Travel expenses are typically fairly small when compared to the total price of video biography project. My crew and I fly coach (and sometimes we even drive) and we don’t hunker down in swanky hotels. Do we want clean and comfortable? Yes. And because we often have equipment, we want a place that’s secure. So the Bates Motel is probably out. But I am mindful of the fact that the client is footing the bill and I keep our costs as low as possible. In fact, I often ask clients to recommend economical hotels/motels in their areas. I also need to compensate crew members for some of the time they spend traveling, since they could be spending that time working on other jobs.
By the way, it often isn’t necessary for me to fly an entire crew to a location outside of Tucson. If I can find qualified camera operators, sound technicians, and make-up artists who are local to where I need to shoot, I’ll hire them and save on travel. Sometimes I’ll bring my camera operator and then hire the rest of the crew locally. So there are ways to economize.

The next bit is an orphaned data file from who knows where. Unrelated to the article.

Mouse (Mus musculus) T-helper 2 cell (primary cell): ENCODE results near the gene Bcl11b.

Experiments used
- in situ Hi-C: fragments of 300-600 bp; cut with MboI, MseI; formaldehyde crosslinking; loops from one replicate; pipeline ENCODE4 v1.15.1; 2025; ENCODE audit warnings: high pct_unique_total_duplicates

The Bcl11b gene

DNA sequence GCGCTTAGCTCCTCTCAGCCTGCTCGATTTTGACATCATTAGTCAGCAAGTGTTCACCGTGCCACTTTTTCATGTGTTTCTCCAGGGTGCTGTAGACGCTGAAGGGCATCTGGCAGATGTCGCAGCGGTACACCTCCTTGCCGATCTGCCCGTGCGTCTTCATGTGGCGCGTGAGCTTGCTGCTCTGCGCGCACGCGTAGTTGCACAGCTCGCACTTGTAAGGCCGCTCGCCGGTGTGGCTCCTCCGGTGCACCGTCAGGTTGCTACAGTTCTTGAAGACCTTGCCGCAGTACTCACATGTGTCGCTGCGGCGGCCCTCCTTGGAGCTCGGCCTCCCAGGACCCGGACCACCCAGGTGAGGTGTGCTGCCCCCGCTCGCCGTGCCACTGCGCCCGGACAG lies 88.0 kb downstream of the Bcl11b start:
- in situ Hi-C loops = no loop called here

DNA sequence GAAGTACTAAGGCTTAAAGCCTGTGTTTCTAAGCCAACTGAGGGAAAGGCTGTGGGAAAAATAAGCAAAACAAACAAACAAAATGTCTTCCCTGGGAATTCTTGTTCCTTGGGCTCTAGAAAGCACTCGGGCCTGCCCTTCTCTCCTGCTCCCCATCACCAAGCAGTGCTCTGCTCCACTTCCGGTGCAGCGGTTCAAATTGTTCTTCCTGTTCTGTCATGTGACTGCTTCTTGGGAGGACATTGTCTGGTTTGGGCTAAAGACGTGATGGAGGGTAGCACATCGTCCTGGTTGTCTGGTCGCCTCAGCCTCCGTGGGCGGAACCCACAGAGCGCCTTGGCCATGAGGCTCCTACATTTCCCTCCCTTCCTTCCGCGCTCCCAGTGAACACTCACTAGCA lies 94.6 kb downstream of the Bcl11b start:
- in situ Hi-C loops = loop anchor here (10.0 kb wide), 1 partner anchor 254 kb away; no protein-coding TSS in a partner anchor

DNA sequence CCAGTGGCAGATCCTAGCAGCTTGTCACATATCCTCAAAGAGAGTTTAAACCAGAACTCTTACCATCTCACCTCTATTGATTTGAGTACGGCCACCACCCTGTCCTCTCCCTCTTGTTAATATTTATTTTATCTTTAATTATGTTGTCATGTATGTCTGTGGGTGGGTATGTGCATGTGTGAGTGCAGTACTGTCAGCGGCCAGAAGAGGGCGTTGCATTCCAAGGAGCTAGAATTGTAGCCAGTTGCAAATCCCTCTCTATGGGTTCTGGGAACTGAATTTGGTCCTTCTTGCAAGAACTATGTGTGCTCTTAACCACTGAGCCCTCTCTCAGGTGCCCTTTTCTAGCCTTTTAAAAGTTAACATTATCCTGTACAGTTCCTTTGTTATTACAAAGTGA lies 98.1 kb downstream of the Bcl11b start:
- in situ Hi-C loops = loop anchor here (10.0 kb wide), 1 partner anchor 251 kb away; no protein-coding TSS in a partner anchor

ON THE TOP OR HIDDEN INSIDE
I prefer to charge for travel separately, after the shoot. So I typically add these costs on top of the production budget. It’s just easy and transparent to do it this way. I simply tally up the costs and send a copy of the receipts to the client along with the travel invoice. That way, my customers see exactly what I spent – and I can put the full budget into the production. So if the production budget is $20,000 and I spend $1,500 on travel, that full $20,000 still goes toward the production work. If, however, I need to take travel from inside the budget, I’m left with $18,500 to put into the production. I’m happy to do it this way if a client insists; we just need to have a clear understanding about how much of the budjet is actually going towards the work, and how much to travel.